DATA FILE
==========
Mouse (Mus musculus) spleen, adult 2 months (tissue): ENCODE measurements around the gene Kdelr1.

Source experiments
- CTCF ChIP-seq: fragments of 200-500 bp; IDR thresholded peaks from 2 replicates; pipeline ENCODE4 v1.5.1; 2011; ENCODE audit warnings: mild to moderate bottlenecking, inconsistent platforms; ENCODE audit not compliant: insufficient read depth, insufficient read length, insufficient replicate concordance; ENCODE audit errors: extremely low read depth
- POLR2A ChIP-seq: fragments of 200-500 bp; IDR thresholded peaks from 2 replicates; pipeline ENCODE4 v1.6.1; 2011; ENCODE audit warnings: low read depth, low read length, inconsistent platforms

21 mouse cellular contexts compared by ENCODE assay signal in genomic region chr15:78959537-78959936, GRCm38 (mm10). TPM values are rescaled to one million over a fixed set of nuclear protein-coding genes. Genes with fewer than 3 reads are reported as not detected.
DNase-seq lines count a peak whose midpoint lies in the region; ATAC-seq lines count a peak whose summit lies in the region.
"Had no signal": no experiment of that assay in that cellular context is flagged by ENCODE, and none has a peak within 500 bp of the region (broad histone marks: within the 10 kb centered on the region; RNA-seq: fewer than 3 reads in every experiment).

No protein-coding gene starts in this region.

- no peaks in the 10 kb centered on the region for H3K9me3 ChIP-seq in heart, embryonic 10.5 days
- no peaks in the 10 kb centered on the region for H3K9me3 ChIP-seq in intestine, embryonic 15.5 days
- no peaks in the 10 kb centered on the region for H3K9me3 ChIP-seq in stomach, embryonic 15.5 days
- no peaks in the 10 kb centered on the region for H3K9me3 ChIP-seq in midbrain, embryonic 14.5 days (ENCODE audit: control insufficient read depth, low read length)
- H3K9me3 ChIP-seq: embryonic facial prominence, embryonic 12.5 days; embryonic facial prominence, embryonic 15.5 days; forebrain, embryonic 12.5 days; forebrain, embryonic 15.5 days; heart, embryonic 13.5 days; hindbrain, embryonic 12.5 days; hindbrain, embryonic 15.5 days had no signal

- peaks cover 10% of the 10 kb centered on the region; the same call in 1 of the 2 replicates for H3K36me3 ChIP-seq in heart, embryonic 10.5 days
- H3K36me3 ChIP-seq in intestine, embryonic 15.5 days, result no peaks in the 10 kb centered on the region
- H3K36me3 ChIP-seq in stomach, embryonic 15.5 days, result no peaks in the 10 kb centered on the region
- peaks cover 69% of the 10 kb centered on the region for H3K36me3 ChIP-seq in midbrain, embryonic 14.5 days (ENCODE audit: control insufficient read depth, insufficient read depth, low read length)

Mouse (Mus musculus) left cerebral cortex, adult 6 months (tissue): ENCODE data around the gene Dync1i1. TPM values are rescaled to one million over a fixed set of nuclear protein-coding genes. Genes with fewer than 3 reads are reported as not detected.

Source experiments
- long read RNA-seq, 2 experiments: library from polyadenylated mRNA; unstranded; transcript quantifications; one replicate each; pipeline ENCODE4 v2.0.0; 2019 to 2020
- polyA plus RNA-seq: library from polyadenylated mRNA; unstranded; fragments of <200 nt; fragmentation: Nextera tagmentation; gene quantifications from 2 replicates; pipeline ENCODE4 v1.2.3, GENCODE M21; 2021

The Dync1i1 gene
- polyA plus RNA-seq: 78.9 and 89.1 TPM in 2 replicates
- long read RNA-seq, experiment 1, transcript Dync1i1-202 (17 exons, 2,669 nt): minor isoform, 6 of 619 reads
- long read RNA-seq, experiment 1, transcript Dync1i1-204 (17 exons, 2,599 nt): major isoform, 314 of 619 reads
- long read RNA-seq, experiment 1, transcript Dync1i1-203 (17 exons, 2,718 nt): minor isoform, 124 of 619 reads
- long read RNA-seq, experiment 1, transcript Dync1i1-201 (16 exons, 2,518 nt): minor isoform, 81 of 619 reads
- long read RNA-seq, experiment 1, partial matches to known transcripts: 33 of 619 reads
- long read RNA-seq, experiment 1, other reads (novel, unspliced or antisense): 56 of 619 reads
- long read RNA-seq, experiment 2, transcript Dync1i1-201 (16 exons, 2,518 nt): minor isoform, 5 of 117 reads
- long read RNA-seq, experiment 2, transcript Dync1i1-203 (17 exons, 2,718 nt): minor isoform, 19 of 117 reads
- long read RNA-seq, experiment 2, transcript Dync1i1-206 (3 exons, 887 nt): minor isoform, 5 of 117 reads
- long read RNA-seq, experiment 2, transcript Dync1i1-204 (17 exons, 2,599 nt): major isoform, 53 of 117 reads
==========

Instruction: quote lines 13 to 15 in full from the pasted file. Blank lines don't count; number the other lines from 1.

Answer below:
- H3K9me3 ChIP-seq: embryonic facial prominence, embryonic 12.5 days; embryonic facial prominence, embryonic 15.5 days; forebrain, embryonic 12.5 days; forebrain, embryonic 15.5 days; heart, embryonic 13.5 days; hindbrain, embryonic 12.5 days; hindbrain, embryonic 15.5 days had no signal

- peaks cover 10% of the 10 kb centered on the region; the same call in 1 of the 2 replicates for H3K36me3 ChIP-seq in heart, embryonic 10.5 days
- H3K36me3 ChIP-seq in intestine, embryonic 15.5 days, result no peaks in the 10 kb centered on the region